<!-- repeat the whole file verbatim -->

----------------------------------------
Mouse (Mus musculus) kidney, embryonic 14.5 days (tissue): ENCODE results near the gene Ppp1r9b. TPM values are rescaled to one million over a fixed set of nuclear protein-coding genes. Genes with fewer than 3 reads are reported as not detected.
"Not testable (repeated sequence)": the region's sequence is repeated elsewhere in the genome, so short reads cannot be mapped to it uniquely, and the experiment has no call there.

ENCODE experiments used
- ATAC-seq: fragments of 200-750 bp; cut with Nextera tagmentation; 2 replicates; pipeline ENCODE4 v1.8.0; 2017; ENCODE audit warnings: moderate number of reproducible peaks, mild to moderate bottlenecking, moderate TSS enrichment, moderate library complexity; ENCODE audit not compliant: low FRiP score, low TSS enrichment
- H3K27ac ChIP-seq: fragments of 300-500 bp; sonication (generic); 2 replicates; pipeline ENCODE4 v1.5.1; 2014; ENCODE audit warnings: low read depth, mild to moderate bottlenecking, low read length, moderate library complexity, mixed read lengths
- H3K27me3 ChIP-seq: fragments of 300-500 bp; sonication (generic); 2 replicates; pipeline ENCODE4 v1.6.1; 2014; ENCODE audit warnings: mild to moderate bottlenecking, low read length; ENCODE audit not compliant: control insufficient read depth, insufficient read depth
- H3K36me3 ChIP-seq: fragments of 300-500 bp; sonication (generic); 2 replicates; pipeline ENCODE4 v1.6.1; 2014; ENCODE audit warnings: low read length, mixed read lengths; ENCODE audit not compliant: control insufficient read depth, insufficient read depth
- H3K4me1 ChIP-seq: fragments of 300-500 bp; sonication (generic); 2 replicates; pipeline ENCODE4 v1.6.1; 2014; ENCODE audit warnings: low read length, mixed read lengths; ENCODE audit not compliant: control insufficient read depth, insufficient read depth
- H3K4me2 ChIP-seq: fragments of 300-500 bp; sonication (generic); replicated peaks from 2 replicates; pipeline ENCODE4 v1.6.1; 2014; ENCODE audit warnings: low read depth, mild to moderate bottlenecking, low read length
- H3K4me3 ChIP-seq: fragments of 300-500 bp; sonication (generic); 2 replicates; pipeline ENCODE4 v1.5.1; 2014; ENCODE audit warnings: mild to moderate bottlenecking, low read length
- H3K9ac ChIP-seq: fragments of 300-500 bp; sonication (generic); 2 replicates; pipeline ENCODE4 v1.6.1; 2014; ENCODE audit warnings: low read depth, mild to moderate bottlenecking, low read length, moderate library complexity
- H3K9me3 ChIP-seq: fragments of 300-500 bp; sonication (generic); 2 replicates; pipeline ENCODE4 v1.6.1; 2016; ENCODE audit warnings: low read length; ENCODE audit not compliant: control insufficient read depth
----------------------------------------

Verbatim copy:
Mouse (Mus musculus) kidney, embryonic 14.5 days (tissue): ENCODE results near the gene Ppp1r9b. TPM values are rescaled to one million over a fixed set of nuclear protein-coding genes. Genes with fewer than 3 reads are reported as not detected.
"Not testable (repeated sequence)": the region's sequence is repeated elsewhere in the genome, so short reads cannot be mapped to it uniquely, and the experiment has no call there.

ENCODE experiments used
- ATAC-seq: fragments of 200-750 bp; cut with Nextera tagmentation; 2 replicates; pipeline ENCODE4 v1.8.0; 2017; ENCODE audit warnings: moderate number of reproducible peaks, mild to moderate bottlenecking, moderate TSS enrichment, moderate library complexity; ENCODE audit not compliant: low FRiP score, low TSS enrichment
- H3K27ac ChIP-seq: fragments of 300-500 bp; sonication (generic); 2 replicates; pipeline ENCODE4 v1.5.1; 2014; ENCODE audit warnings: low read depth, mild to moderate bottlenecking, low read length, moderate library complexity, mixed read lengths
- H3K27me3 ChIP-seq: fragments of 300-500 bp; sonication (generic); 2 replicates; pipeline ENCODE4 v1.6.1; 2014; ENCODE audit warnings: mild to moderate bottlenecking, low read length; ENCODE audit not compliant: control insufficient read depth, insufficient read depth
- H3K36me3 ChIP-seq: fragments of 300-500 bp; sonication (generic); 2 replicates; pipeline ENCODE4 v1.6.1; 2014; ENCODE audit warnings: low read length, mixed read lengths; ENCODE audit not compliant: control insufficient read depth, insufficient read depth
- H3K4me1 ChIP-seq: fragments of 300-500 bp; sonication (generic); 2 replicates; pipeline ENCODE4 v1.6.1; 2014; ENCODE audit warnings: low read length, mixed read lengths; ENCODE audit not compliant: control insufficient read depth, insufficient read depth
- H3K4me2 ChIP-seq: fragments of 300-500 bp; sonication (generic); replicated peaks from 2 replicates; pipeline ENCODE4 v1.6.1; 2014; ENCODE audit warnings: low read depth, mild to moderate bottlenecking, low read length
- H3K4me3 ChIP-seq: fragments of 300-500 bp; sonication (generic); 2 replicates; pipeline ENCODE4 v1.5.1; 2014; ENCODE audit warnings: mild to moderate bottlenecking, low read length
- H3K9ac ChIP-seq: fragments of 300-500 bp; sonication (generic); 2 replicates; pipeline ENCODE4 v1.6.1; 2014; ENCODE audit warnings: low read depth, mild to moderate bottlenecking, low read length, moderate library complexity
- H3K9me3 ChIP-seq: fragments of 300-500 bp; sonication (generic); 2 replicates; pipeline ENCODE4 v1.6.1; 2016; ENCODE audit warnings: low read length; ENCODE audit not compliant: control insufficient read depth